Print This Post

Acid Bath: When the Kite String Pops

By Zack West, 17, The Linden Center

Acid Bath is one of the most under-rated bands in metal and definitely worth checking out. Their fans and the metal scene have labeled them swamp metal, due to their southern influence and their Louisiana origin. The band has been compared to Pantera and Cradle of Filth, but has no direct resemblance to any band I have heard.

Their first album, When the Kite String Pops, has 14 intricately mastered tracks, from the mind-altering solos and crunching riffs of "Finger Paintings of the Insane" to hypnotic ballads like "The Bones of Baby Dolls." Acid Bath’s front man, Dax Riggs, has the most controlled vocal range of any singer in metal. Since Acid Bath broke up in 1997, Riggs has gone on to sing in the blues-rock band Agents of Oblivion and more recently in Dead Boy and The Elephant Men. His voice isn’t like the annoying screams that would drive a dog insane, but actual pleasing high notes and soothing lows, with an occasional brutal scream to emphasize the metal effect.

While defying the early 90s grunge philosophy that guitar solos aren’t cool, Acid Bath guitarists Mike Sanchez and Sammy Duet can shred across the fret board and create some of the sickest guitar solos metal has ever heard. And they do it without implying any imitation of Metallica.

Jimmy Kyle has the bass drum double kick mastered down to the bone, yet his most appreciated trait is his ability to be as fast as hell but never repetitive or droning and overpowering the music. Bassist Audie Pitre, whose death in a car accident led to the band’s breakup, had the role of a sort of third guitarist, adding more crunch, often with an Iron Butterfly-like psychedelic element created by his unique picking style. Pitre supported each musician in the band, adding a different sound and bringing up the bottom.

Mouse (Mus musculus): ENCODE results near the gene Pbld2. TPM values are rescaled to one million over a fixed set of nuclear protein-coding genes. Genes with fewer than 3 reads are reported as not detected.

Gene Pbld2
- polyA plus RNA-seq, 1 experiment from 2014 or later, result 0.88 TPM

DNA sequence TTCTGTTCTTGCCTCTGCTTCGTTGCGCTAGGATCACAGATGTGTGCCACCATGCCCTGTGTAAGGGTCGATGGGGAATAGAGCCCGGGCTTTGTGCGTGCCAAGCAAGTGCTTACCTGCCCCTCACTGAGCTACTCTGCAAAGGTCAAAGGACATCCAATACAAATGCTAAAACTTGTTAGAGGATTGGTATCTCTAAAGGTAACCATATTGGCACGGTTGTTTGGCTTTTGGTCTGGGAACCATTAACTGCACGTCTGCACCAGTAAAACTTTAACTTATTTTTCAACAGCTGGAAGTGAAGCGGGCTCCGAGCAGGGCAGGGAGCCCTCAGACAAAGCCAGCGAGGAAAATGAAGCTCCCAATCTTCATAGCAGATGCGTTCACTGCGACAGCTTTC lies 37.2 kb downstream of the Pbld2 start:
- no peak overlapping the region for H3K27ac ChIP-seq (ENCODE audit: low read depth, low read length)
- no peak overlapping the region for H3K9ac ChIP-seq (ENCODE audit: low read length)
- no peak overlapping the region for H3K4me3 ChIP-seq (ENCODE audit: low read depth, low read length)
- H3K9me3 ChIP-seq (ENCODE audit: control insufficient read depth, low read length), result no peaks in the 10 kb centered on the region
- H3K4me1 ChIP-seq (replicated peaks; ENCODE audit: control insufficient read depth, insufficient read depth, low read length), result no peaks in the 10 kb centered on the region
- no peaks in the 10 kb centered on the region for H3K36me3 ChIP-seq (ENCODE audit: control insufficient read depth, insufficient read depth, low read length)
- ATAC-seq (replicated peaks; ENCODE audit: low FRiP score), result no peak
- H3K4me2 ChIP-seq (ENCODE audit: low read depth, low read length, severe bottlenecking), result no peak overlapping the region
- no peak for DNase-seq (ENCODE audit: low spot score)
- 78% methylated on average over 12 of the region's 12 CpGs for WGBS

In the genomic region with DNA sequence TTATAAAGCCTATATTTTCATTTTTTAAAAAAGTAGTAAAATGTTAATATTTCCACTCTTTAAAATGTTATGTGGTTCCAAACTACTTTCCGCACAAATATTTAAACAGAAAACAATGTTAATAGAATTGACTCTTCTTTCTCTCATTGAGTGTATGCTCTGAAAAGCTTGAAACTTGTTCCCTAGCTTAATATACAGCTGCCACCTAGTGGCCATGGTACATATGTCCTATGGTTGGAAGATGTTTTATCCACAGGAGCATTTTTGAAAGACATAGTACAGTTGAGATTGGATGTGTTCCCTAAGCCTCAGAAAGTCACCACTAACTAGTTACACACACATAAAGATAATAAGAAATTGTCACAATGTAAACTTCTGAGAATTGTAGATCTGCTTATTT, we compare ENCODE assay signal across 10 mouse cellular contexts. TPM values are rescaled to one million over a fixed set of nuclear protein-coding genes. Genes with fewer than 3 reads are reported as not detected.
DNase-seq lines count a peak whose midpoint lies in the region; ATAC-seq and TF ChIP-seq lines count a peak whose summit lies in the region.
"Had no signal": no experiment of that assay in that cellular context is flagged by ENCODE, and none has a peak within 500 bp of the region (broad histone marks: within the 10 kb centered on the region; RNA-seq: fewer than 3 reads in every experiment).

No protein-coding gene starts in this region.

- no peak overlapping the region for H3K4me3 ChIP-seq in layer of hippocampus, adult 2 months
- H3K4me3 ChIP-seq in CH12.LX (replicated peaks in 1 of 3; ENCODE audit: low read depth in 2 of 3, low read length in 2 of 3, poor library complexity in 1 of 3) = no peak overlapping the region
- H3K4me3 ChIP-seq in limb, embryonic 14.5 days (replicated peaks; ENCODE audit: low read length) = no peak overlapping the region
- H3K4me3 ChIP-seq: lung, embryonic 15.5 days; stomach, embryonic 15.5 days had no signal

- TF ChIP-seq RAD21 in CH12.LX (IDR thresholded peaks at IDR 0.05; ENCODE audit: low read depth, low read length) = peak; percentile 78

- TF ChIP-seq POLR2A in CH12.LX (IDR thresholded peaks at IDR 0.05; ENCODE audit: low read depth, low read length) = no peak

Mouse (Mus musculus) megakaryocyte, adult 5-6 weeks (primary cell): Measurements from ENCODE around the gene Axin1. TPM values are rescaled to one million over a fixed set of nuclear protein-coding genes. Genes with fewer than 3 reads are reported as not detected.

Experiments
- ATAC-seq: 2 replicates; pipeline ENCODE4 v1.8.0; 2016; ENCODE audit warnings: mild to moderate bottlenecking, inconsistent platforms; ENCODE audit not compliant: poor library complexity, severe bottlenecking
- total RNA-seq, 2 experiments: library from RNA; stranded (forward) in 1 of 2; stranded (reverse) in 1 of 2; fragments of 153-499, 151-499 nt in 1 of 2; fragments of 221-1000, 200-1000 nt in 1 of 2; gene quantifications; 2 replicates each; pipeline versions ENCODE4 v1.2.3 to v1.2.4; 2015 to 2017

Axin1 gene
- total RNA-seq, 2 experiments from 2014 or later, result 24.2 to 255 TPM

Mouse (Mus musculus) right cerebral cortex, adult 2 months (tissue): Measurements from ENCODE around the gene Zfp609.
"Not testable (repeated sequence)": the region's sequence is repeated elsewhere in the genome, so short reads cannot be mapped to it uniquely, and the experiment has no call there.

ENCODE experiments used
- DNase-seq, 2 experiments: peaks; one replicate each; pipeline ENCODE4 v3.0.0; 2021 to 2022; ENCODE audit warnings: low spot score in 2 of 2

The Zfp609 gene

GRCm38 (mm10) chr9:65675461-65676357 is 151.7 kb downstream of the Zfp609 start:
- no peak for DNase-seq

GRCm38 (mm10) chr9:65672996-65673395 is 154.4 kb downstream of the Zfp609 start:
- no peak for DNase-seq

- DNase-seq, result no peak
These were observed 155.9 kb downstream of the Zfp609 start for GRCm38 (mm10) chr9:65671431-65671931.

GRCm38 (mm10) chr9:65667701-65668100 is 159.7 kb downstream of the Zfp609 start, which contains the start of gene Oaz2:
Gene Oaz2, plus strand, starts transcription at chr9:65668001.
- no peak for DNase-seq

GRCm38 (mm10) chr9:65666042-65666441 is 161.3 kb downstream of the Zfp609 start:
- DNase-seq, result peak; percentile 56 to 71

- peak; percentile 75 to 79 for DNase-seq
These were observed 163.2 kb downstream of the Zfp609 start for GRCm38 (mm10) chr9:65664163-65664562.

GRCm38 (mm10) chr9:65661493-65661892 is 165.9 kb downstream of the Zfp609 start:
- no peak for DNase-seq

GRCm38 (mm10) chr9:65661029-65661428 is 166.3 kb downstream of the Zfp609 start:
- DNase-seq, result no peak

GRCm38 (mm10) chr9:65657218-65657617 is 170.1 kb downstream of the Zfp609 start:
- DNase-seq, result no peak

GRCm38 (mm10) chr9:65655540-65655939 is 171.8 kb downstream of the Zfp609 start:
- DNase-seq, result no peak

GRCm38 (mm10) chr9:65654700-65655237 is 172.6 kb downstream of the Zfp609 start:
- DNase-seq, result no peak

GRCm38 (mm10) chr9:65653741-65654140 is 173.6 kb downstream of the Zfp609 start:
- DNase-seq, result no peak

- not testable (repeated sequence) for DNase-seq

Don’t take my word for it, just check this band out. You can sample their songs for free at They have two great full-length albums, When the Kite String Pops and Paegan Terrorism Tactics.


By Christina Kim, 17, South Pasadena HS

There’s a particular scene from Equilibrium that keeps popping up in my head. It involves the main character and his crime-fighting partner, who remain at a stalemate in a dusty relic of a church. The partner is guilty of a crime, the crime of feeling, which carries a death sentence. (Literature, art, and love have been outlawed in this futuristic ‘utopia’ because they heighten the senses and evoke emotions in humans, which the government considers dangerous.) At the slightest hint of aggression the hero, played wonderfully by Christian Bale, raises his gun ever so slowly, inch by inch at the sitting man’s head, who at the same time raises his battered book of Yeats’s poems in front of his eyes, matching weapon for weapon.

Equilibrium is a movie that likes to ask questions and experiment with bold visuals. It is the kind of movie that, at first glance, might seem like a harmless action flick, but is actually quite thought-provoking and moving. The depth of the movie is evident in the way director/writer Kurt Wimmer deals with many of the film’s major characters. He does not save some and destroy others to decorate the plot; instead, Wimmer makes all of his characters suffer and sin equally, perhaps telling us that in a society that would choose conformity over individuality, no one is exempt from cruelty.

Yes, Equilibrium contains fantastic action sequences (all of which are laced with an odd fusion of martial arts and gun fighting, called gunkata). But above all it is delightful to watch because you know that this is a movie where the writer sat down and asked himself, "what if … ?" Equilibrium is a gem of a movie that you cannot miss.